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Gallant v. Cadogan

United States District Court, S.D. Ohio, Western Division

August 28, 2017

JEREMY P. GALLANT, Plaintiff,
v.
ANTHONY CADOGAN, et al., Defendants.

          BARRETT, J.

          REPORT AND RECOMMENDATION

          KAREN L. LITKOVITZ UNITED STATES MAGISTRATE JUDGE.

         I. Introduction

         Plaintiff, an inmate at the Southern Ohio Correctional Facility (SOCF), brings this pro se action under 42 U.S.C. § 1983 alleging violations of his civil rights under the First and Eighth Amendments to the United States Constitution. (Doc. 3). This matter is before the Court on (1) plaintiffs "Motion for Leave to Proceed" and for "Authorization and Acceptance of Filings" (Doc. 36), and (2) plaintiffs "Motion for Joinder of Parties-Defendants" (Doc. 37), defendants' response in opposition (Doc. 42), and plaintiffs reply in support of the motion (Doc. 43).

         II. Background

         Plaintiff was granted leave to proceed in forma pauperis in this matter on May 3, 2016 (Doc. 2). After performing a. sua sponte review of the complaint and the supporting allegations set forth in plaintiffs motion for injunctive relief (Docs. 3, 4), the undersigned issued an Order and Report and Recommendation on May 3, 2016, recommending that certain claims and defendants be dismissed and ordering that plaintiff could proceed on the following claims:

[Plaintiffs] first cause of action to the extent that plaintiff has alleged a claim against defendant [Dr. Faisal] Ahmed based on the failure to treat a broken bone and infection in plaintiffs right hand, as well as a claim against defendant Ahmed and unidentified "John/Jane Doe" defendants for assaulting plaintiff during a medical examination on March 9, 2015; his second cause of action to the extent that plaintiff has alleged claims against a "John/Jane Doe" defendant for committing a retaliatory act by exposing plaintiff to a harmful chemical substance on July 2, 2015, and against "John/Jane Doe" defendants who allegedly refused to provide medical treatment for injuries suffered in that incident; and his fourth cause of action for alleged "U.S. mail tamperings and obstructions." which has been brought against defendants [Mr.] Cool, [Lieutenant] Frazie, [Captain] Whittman, [Mr.] Mead, [Mr.] Satterfield, and "other unidentified state officials."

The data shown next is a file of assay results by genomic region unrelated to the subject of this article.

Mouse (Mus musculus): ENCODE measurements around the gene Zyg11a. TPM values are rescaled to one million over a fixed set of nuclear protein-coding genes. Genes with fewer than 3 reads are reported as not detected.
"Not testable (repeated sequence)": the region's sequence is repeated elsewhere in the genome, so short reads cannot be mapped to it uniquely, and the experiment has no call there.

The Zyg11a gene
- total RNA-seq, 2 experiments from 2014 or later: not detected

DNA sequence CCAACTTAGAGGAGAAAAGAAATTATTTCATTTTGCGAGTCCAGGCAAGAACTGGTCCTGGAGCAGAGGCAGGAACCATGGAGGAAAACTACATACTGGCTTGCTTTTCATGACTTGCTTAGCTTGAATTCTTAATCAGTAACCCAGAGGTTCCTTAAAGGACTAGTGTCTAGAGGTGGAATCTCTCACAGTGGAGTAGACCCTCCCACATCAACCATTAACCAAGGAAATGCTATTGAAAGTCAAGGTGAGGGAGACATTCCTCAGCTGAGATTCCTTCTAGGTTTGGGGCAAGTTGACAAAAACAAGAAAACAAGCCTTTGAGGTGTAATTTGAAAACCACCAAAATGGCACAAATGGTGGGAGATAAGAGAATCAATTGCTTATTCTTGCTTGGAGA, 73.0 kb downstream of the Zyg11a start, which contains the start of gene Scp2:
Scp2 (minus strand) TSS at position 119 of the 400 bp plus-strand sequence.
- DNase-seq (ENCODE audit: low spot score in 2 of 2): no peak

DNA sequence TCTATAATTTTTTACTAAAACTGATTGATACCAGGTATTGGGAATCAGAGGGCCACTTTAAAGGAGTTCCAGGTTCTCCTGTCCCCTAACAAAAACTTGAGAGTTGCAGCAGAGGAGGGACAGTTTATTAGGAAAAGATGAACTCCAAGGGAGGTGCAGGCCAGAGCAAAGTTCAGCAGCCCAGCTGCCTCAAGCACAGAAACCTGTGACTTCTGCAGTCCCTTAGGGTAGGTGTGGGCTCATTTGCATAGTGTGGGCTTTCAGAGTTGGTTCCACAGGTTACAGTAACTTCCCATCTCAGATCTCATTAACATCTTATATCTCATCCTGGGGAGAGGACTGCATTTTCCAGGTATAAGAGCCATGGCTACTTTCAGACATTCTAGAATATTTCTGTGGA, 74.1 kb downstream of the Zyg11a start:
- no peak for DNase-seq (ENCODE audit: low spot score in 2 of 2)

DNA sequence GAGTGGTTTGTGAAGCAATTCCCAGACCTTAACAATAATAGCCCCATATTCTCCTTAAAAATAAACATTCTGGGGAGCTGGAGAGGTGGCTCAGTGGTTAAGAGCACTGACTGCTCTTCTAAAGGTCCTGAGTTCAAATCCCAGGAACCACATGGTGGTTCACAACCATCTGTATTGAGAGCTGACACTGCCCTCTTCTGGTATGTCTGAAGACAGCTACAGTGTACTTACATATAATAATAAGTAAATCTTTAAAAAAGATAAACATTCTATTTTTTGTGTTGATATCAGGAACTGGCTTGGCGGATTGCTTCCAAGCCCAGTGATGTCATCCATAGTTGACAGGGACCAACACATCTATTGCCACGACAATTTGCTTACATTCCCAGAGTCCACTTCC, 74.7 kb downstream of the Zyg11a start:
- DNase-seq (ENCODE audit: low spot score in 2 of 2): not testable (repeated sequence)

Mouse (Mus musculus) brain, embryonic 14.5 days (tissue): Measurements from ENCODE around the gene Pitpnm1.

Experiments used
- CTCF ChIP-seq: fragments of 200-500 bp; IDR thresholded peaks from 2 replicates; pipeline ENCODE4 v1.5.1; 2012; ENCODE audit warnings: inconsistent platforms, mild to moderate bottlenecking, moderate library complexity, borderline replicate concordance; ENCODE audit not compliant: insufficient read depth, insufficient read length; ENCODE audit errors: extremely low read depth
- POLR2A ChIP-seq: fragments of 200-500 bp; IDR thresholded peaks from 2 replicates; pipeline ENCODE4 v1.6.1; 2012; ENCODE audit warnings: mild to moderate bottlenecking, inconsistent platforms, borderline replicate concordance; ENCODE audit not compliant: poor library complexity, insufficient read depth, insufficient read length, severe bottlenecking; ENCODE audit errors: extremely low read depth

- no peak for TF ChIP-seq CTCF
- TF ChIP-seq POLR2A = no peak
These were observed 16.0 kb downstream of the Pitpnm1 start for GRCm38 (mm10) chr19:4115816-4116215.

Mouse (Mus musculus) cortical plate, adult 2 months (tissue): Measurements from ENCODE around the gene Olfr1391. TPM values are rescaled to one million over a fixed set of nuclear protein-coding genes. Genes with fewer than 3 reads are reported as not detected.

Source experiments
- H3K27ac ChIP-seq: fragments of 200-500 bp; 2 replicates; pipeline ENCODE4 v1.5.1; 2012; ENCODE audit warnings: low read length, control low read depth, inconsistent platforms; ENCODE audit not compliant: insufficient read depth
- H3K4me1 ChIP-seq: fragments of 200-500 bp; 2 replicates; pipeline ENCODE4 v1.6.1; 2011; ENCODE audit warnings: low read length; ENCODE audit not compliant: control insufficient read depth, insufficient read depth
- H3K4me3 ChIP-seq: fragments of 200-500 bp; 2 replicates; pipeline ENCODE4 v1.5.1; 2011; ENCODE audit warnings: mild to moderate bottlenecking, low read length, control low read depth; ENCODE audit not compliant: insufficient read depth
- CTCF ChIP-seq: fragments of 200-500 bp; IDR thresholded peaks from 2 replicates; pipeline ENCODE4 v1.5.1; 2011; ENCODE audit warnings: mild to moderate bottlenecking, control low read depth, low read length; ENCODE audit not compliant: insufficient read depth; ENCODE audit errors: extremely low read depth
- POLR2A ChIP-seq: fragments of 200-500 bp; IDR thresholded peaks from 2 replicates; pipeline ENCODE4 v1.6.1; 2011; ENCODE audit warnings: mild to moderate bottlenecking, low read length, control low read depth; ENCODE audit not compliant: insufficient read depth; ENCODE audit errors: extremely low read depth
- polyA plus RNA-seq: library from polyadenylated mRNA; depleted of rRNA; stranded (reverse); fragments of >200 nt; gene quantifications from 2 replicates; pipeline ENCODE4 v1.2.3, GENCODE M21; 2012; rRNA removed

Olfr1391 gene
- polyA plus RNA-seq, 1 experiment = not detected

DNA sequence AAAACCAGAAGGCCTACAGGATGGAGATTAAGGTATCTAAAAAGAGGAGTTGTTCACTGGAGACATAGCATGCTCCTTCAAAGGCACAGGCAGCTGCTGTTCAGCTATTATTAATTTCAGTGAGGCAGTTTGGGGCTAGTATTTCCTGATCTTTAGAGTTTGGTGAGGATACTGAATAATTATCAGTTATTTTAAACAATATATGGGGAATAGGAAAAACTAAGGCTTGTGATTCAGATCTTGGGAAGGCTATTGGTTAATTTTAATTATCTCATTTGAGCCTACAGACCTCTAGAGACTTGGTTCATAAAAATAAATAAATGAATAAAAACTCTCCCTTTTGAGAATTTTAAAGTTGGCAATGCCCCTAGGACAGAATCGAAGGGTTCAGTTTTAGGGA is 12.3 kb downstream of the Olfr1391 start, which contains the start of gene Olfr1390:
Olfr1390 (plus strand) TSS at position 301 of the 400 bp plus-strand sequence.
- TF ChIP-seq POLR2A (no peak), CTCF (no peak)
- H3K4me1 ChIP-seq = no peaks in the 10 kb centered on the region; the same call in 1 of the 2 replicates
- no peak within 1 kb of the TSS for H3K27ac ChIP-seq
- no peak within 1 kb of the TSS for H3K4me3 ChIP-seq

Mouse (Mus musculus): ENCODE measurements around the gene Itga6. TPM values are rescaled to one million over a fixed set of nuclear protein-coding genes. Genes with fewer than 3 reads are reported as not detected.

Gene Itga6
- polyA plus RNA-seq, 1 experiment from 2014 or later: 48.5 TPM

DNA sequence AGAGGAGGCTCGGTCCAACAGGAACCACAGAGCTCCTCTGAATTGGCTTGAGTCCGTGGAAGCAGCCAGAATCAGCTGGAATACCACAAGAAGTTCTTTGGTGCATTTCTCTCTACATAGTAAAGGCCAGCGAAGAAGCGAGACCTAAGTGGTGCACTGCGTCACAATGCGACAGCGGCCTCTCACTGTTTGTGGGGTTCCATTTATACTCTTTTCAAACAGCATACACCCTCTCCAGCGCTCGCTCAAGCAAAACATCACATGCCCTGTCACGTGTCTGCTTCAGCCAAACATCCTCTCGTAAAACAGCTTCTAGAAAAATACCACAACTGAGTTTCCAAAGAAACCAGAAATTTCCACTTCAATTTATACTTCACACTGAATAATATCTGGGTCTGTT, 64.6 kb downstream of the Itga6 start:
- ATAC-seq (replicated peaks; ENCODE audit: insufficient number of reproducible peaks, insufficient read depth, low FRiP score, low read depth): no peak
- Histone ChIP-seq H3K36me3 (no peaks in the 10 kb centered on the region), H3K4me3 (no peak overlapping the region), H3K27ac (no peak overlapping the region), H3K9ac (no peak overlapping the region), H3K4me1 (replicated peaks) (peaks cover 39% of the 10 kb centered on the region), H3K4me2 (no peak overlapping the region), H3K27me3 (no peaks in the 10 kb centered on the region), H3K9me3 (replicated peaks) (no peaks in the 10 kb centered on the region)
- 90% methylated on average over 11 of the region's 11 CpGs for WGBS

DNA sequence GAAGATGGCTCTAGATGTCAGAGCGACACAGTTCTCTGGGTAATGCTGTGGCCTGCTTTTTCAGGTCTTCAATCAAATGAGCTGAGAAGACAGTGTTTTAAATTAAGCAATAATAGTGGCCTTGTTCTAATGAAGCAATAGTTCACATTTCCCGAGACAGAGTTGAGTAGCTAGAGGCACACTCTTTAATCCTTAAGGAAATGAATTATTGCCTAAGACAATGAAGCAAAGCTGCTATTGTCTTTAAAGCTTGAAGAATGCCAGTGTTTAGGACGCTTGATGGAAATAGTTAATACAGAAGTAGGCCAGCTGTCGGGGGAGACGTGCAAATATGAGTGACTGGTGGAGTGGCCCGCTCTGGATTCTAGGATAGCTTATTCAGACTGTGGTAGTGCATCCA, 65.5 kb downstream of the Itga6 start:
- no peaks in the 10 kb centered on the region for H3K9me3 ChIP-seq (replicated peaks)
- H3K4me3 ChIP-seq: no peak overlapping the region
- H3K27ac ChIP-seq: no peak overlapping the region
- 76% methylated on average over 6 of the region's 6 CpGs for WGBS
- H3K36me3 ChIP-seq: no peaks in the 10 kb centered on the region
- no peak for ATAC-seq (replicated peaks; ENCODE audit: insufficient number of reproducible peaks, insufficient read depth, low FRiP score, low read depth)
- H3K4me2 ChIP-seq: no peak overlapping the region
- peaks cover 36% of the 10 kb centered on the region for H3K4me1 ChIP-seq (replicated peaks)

(Doc. 5). The District Judge adopted the Report and Recommendation by Order dated August 18, 2017. (Doc. 51).

         In his motion for leave to proceed and for authorization and acceptance of filings, plaintiff requests leave to amend the complaint under Fed.R.Civ.P. 15(a)(2) to correct deficiencies in the original complaint. (Doc. 36). In his motion for joinder of party defendants, plaintiff requests leave to add defendants to the complaint under Fed.R.Civ.P. 20(a)(2).[1] (Doc. 37). Plaintiff states that he intends to substitute named defendants for the John Doe defendants listed in the original complaint. Plaintiff also asserts that his proposed amended complaint alleges additional violations of his constitutional rights that are closely related to those asserted in the original pleadings. (Id.). He contends that the assertions in the proposed amendment "involve events, omissions and retaliatory transgressions" committed by individuals not listed as defendants in the original complaint.